Detection of the defect can occur in many contemplated ways. For example, the defect can be detected when executing the computer program product within a development environment or testing environment. An error, warning, memory overflow, or other such indication may accompany the error. In another example, defects can be reported by users running the product within a runtime environment after it is deployed. This type of detection is common when software products are released to beta (or even alpha) testers, where some level of defect reporting is anticipated. Defects in a program product can even be known omissions or shortcomings with a particular version of a product, which are intended to be corrected in future versions, yet which were not deemed significant enough to prevent a product from being released for use.
 In step 110, the unresolved defect can be specified along with additional defect information. This additional defect information can include a computer program product version within which the defect occurred, characteristics of the defect, a description of the defect, hardware specifics of the device running the product when the defect was detected, and the like. In optional step 115, the specified defect information can be recorded in a database. The database can be one used by a defect tracking system, by an incident reporting system, by a trouble ticket system, a configuration management system, a software version control system, and the like. Often, functionality of various ones of these systems can be integrated into a unified application, software development package, or other such suite. IBM's RATIONAL TEAM CONCERT is one non-limiting example of a defect tracking system.
 In step 120, the defect tracking system (or other equivalent database containing historical records of defects) can be queried for similar defects, which have been previously reported. These similar defects can be ones that occurred in previous versions of the same computer program product. Additionally, similar defects can be defects in classes, modules, or program components that are commonly used by multiple different computer program products. In the case of shared modules or program components, the querying may be restricted to only those defects found in classes, modules, or program components used by the computer program product for which the unresolved defect was detected (in step 105).
 In step 125, code segments can be discovered that were previously fixed in order to correct or repair each of the previous instances of similar defects. In step 130, the discovered code segments can be optionally ordered/filtered based on a likelihood of these segments being relevant to the current unresolved defects. The ordering/filtering can be customized by configurable settings. One setting can, for example, limit the number of code segments to those having at least a likelihood of X percent, or can limit the number of user-presented code segments to N number of segments, where N is a configurable integer.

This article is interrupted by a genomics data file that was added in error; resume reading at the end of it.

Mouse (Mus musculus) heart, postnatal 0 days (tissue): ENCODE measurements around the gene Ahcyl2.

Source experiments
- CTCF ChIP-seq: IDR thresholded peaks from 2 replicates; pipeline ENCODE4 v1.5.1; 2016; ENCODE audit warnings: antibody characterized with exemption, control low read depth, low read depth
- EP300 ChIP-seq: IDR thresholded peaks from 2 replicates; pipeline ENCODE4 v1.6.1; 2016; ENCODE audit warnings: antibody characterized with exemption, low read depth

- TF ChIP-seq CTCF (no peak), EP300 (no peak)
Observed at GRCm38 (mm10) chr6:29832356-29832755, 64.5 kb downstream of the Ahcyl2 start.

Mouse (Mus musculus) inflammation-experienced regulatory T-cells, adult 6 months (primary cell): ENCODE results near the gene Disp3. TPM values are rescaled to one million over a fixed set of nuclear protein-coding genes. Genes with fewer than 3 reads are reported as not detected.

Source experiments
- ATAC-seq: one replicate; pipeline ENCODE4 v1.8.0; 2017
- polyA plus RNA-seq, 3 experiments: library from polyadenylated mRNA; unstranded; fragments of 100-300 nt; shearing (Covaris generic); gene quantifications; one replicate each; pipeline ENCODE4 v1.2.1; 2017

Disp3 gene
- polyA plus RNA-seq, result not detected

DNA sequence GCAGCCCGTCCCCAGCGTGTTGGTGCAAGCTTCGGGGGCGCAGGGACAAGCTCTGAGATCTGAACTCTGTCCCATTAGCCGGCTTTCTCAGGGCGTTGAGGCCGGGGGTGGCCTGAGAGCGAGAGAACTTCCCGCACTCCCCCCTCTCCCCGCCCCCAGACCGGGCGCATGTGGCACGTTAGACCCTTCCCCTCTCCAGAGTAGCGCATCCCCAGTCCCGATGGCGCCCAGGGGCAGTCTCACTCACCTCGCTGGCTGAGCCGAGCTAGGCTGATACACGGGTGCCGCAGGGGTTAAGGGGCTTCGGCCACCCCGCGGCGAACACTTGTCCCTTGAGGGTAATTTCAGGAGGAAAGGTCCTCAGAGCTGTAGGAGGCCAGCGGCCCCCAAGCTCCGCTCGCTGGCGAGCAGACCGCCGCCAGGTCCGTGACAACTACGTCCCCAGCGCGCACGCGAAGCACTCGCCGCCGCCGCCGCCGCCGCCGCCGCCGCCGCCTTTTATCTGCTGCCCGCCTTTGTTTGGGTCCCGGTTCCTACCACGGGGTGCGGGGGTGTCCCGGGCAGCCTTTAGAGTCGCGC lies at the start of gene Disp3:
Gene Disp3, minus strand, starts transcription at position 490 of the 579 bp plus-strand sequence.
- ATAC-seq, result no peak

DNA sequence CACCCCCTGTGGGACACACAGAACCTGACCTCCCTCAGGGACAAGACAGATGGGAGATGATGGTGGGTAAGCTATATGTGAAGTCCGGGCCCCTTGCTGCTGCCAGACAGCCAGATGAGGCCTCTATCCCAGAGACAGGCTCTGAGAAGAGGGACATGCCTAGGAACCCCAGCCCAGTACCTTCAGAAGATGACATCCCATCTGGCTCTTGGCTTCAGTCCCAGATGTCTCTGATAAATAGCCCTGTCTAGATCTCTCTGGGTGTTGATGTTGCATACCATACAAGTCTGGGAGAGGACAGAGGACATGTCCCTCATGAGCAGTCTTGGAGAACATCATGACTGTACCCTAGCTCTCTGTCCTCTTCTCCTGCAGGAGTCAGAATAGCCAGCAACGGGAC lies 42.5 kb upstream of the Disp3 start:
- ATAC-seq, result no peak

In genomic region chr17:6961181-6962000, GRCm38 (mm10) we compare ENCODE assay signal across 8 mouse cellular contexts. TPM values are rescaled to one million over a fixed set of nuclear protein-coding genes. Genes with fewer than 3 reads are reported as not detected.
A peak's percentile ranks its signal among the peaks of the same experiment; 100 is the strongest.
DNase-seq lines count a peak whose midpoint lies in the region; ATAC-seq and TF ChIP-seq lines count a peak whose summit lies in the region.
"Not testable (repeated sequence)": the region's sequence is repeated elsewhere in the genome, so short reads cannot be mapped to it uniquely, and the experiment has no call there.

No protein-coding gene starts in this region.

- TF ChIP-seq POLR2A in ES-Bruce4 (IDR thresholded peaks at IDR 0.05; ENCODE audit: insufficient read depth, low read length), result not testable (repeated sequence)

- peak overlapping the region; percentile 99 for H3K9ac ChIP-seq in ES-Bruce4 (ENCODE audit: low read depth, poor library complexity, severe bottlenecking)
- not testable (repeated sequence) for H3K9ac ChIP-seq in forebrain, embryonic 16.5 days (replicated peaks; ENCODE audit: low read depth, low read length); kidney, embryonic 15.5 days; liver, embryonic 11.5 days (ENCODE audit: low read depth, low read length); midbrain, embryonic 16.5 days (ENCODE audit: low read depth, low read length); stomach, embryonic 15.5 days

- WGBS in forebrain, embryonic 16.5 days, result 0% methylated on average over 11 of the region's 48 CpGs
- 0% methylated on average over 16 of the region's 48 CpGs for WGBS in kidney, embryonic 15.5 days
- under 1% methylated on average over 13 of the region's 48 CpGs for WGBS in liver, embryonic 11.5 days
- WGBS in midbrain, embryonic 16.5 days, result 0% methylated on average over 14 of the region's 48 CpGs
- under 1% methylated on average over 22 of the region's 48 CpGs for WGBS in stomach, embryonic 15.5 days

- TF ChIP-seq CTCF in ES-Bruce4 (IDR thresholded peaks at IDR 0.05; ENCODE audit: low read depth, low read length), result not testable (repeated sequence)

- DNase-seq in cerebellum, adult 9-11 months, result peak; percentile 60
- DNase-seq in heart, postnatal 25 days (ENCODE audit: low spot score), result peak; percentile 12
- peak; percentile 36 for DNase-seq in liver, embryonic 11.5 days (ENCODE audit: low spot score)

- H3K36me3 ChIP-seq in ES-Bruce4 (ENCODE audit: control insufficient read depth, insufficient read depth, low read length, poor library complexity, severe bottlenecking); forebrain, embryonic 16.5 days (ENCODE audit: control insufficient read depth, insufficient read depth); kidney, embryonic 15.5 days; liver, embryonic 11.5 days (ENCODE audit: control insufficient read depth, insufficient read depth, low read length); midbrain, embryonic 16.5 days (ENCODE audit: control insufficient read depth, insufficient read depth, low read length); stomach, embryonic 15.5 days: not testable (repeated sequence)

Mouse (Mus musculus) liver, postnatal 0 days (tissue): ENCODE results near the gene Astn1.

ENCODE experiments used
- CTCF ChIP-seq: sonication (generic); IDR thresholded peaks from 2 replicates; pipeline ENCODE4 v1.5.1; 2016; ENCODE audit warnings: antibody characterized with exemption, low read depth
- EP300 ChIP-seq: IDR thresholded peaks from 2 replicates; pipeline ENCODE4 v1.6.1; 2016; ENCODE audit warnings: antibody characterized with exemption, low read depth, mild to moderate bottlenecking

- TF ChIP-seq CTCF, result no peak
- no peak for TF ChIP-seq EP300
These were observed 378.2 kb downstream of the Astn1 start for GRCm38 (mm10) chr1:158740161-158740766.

Any of a variety of statistical analysis methods can be utilized when determining relevancy. For instance, a greater weight can be attributed to segments of similar defects having strong commonalities with the unresolved defects compared to those similar defects with lesser commonalities (as determined by matching defect characteristics, for example). In another instance, an increased significance or weight can be assigned to common segments discovered from multiple different similar defects, as opposed to those only associated with a single similar defect.
 In step 135, the code segments can be presented as likely places for resolving the unresolved defect discovered in step 105. In one embodiment, the presentation can be via a report. The presentation of the code segment can also be through a tool integrated with source code of the computer program product. In such a case, the code segment can be shown within an editor in an annotated form, such as by highlighting the code segments, by inserting navigational bookmarks to those code segments for easy navigation, and the like. Further, the report or tool can also present suggestions for resolving the defect, which can be derived from the resolutions reported within the defect tracking system for the similar defects of the past.
 If the unresolved defect is corrected, thereby becoming a resolved defect, the defect resolution information can be optionally added to the defect tracking system (or other database serving the same purpose in context), as shown by steps 140 and 145. Thus, a corpus of defect correcting data can grow over time. Further, optional feedback mechanisms can be incorporated within the method 100, which are designed to improve performance over time. For example, algorithms for determining similar defects (step 120), for filtering or ordering code segments (step 130), for providing advice for correcting the defect (step 135), and/or the like can be implemented and utilized. These algorithms can be optimized over time, to continuously improve an accuracy and usefulness of the method 100.
 When additional defects are detected, the method 100 can repeat, as shown by step 150 that optionally proceeds to step 105. Otherwise, when no additional defects are detected, the method can end in step 155.